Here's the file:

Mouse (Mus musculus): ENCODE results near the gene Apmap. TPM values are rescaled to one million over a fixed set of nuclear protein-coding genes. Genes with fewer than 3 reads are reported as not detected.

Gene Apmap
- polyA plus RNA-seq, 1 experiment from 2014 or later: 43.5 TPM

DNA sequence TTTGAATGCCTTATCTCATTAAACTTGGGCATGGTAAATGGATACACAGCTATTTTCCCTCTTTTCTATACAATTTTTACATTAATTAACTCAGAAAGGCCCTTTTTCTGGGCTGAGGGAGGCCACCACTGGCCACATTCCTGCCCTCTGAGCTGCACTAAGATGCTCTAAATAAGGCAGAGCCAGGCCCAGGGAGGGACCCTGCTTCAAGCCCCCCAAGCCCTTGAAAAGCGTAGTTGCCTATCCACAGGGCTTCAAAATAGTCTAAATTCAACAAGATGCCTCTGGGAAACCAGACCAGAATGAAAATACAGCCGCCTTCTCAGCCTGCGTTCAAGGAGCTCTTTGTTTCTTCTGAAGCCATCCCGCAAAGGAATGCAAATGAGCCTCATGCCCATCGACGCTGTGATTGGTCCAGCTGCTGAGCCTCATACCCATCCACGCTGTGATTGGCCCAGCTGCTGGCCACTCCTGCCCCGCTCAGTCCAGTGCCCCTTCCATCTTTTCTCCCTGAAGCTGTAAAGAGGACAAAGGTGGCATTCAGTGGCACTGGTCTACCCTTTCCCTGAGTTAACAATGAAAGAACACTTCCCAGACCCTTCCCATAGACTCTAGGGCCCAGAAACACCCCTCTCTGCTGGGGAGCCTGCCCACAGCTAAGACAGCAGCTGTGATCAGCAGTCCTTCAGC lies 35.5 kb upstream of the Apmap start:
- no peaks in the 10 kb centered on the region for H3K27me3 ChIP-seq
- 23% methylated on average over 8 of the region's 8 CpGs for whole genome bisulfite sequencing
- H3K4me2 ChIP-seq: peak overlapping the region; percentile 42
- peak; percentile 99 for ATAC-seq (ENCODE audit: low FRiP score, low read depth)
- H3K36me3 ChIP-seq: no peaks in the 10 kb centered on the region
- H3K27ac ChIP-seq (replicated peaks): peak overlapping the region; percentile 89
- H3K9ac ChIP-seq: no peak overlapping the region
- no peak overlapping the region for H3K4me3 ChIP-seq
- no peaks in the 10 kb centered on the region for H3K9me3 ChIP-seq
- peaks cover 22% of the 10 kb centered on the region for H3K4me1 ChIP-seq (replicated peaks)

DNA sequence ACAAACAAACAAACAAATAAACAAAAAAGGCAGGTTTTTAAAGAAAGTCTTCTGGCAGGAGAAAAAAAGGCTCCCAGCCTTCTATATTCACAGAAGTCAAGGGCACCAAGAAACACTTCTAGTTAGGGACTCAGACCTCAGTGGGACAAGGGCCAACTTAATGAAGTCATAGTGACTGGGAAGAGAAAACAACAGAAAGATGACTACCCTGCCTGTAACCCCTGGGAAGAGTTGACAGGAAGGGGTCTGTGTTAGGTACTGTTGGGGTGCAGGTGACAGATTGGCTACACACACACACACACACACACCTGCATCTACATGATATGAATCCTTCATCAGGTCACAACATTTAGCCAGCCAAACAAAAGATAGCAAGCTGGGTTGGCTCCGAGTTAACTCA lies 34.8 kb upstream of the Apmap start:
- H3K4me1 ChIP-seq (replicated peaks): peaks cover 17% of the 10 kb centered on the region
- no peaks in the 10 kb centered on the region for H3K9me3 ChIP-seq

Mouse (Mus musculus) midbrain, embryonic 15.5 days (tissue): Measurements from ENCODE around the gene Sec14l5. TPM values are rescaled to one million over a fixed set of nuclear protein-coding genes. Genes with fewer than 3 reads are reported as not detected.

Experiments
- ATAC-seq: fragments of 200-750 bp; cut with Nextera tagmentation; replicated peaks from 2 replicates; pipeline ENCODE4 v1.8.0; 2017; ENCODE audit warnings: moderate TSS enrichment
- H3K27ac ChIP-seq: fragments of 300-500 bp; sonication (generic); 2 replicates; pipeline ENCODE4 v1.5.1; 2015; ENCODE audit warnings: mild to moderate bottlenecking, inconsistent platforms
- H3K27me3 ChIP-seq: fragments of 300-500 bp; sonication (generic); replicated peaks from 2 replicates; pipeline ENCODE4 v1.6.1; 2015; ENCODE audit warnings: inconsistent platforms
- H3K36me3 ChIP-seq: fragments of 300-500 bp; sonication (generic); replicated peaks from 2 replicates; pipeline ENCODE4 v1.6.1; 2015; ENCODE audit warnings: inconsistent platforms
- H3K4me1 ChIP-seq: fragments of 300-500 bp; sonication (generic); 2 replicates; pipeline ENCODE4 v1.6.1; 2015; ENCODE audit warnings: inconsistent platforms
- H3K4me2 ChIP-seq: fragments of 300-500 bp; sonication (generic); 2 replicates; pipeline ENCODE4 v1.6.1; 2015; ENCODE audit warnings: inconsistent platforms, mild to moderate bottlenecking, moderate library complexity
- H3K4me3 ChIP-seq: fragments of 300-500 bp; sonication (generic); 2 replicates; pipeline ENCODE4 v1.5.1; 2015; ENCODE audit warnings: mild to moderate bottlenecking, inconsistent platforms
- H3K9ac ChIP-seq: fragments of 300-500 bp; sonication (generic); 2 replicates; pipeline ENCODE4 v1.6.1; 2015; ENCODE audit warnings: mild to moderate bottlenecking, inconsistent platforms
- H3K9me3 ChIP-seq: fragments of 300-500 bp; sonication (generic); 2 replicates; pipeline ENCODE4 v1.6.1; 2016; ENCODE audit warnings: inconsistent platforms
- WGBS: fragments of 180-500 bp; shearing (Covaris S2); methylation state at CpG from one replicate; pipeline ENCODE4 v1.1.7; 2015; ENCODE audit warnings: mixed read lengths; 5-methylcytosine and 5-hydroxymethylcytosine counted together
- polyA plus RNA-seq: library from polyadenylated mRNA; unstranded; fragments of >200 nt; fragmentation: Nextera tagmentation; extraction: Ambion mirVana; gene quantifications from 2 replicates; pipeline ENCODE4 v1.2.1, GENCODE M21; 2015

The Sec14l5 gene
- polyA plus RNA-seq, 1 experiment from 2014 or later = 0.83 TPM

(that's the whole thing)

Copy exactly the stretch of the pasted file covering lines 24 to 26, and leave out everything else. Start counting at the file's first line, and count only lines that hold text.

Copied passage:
- H3K4me1 ChIP-seq: fragments of 300-500 bp; sonication (generic); 2 replicates; pipeline ENCODE4 v1.6.1; 2015; ENCODE audit warnings: inconsistent platforms
- H3K4me2 ChIP-seq: fragments of 300-500 bp; sonication (generic); 2 replicates; pipeline ENCODE4 v1.6.1; 2015; ENCODE audit warnings: inconsistent platforms, mild to moderate bottlenecking, moderate library complexity
- H3K4me3 ChIP-seq: fragments of 300-500 bp; sonication (generic); 2 replicates; pipeline ENCODE4 v1.5.1; 2015; ENCODE audit warnings: mild to moderate bottlenecking, inconsistent platforms